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I tried make part of speech (or POS) tagger in nltk but I can't get it to work for more than one ngram tagger for a time using backoff. I read that you use more taggers for higher scores but it won't work for me. I want it to first use more words then use less down to one. I tried it like this,

import nltk
from nltk.corpus import brown

#sentence =  brown.sents(categories = "news")
trains = brown.tagged_sents(categories = "news")

from nltk import NgramTagger

fortest = ["hi", "how","are", "you"]

tagger = (nltk.NgramTagger (n, trains, backoff=n-1) for n in range (3))
print tagger.tag(fortest)

But it gives me error AttributeError: 'generator' object has no attribute 'tag'

so i make it without a list:

for n in range(3):
    tagger = nltk.NgramTagger(n, trains, backoff=n-1)

But then I get:

File "/Library/Frameworks/Python.framework/Versions/2.7/lib/python2.7/site-packages/nltk/tag/sequential.py", line 271, in __init__
  ContextTagger.__init__(self, model, backoff)
File "/Library/Frameworks/Python.framework/Versions/2.7/lib/python2.7/site-packages/nltk/tag/sequential.py", line 121, in __init__
  SequentialBackoffTagger.__init__(self, backoff)
File "/Library/Frameworks/Python.framework/Versions/2.7/lib/python2.7/site-packages/nltk/tag/sequential.py", line 46, in __init__
  self._taggers = [self] + backoff._taggers AttributeError: 'int' object has no attribute '_taggers'

Please help would be appreciated for I am new to doing python.

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2 Answers 2

up vote 1 down vote accepted

Spaceghost is correct, you need to provide a reference back to an actual NgramTagger object as the backoff argument and not just an int. Simply using a number as backoff is meaningless - when creating a new tagger, it has no idea where to look for the previously created tagger with a smaller relative context.

This is why you get the AttributeError: 'int' object has no attribute '_taggers'. NLTK is looking for an object of a class inheriting from SequentialBackoffTagger.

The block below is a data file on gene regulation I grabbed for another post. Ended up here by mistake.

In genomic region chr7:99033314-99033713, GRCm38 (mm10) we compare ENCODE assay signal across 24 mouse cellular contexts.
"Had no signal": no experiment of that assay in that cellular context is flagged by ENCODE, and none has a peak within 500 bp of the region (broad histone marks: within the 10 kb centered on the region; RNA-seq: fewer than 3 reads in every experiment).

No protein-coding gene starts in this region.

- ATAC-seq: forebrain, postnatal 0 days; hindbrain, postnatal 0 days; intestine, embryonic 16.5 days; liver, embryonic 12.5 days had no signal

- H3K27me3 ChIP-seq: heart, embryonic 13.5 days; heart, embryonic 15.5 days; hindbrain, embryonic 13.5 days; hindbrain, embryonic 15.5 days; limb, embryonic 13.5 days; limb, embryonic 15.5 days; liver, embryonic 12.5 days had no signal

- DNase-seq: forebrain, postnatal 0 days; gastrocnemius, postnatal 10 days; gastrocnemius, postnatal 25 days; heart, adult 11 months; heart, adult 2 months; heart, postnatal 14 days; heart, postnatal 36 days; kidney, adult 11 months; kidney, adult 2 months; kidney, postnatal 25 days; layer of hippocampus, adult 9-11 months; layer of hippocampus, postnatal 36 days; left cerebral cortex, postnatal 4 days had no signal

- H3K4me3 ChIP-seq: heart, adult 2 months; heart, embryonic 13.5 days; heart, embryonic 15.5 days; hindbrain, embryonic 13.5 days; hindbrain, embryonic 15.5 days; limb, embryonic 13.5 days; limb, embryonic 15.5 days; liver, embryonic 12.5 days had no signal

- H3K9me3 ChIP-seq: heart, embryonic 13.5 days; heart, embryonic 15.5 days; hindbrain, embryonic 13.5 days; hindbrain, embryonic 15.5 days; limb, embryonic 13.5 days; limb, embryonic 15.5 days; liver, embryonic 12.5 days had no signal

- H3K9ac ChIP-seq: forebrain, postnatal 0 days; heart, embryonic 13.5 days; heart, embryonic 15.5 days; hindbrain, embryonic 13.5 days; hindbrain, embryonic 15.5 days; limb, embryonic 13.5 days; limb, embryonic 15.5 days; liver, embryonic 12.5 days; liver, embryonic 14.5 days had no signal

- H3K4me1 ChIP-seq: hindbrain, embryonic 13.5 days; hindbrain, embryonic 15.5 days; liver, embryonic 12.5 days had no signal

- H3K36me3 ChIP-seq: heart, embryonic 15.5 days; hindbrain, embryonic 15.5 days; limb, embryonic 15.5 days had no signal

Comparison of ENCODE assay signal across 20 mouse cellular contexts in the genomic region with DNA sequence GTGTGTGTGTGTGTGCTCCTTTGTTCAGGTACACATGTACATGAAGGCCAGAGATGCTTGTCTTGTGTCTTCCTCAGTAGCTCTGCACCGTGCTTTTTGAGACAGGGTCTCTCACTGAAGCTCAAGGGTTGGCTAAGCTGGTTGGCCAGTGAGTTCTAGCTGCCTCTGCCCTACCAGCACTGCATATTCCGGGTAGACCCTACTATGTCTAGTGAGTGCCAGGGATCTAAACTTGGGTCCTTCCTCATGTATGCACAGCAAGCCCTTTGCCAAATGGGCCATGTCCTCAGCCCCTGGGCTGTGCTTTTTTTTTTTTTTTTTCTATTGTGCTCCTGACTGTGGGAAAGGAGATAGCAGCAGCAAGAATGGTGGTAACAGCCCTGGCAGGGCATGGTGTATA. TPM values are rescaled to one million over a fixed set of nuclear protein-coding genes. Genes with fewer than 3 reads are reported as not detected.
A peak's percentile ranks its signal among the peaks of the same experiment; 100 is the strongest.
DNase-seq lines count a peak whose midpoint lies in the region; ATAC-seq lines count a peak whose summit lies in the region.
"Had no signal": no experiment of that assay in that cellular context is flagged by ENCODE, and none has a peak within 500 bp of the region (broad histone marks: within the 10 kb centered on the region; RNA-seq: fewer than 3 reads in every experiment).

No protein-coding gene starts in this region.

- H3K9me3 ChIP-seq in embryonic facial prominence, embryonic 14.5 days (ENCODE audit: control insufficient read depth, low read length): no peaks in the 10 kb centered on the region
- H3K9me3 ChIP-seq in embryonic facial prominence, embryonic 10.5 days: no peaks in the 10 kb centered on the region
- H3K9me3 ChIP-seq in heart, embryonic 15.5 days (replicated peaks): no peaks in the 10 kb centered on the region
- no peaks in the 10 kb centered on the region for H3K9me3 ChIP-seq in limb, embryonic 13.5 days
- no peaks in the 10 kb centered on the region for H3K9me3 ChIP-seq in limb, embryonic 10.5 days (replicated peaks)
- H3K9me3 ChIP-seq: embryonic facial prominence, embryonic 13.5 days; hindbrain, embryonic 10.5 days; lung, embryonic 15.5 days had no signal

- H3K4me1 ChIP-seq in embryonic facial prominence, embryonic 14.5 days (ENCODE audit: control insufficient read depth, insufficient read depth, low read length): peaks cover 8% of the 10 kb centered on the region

Based on your range(3), I'm going to guess you actually wanted a trigram tagger with backoff to a bigram tagger, with backoff to a unigram tagger.

You can try something like,

from nltk.corpus import brown
from nltk import NgramTagger

trains = brown.tagged_sents(categories="news")
tagger = None         # None here is okay since it's the default argument anyway
for n in range(1,4):  # start at unigrams (1) up to and including trigrams (3)
    tagger = NgramTagger(n, trains, backoff=tagger)

NOTE: No need to import nltk multiple times.

>>> tagger.tag('hi how are you'.split())
[('hi', None), ('how', 'WRB'), ('are', 'BER'), ('you', 'PPSS')]

Notice, we get None for the POS of words like "hi" since it doesn't occur in the given corpus (Brown's news category). You can set a default tagger if you want by initially setting tagger (before the for-loop) like,

from nltk import DefaultTagger
tagger = DefaultTagger('NN')
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The parameter backoff should point to another tagger that is to be used when the current one has done it's best. You need to define a second tagger or use the default and then change your code to use that. Something like this:

default_tagger = nltk.data.load(nltk.tag._POS_TAGGER)
tagger = nltk.NgramTagger(n, trains, backoff=default_tagger)
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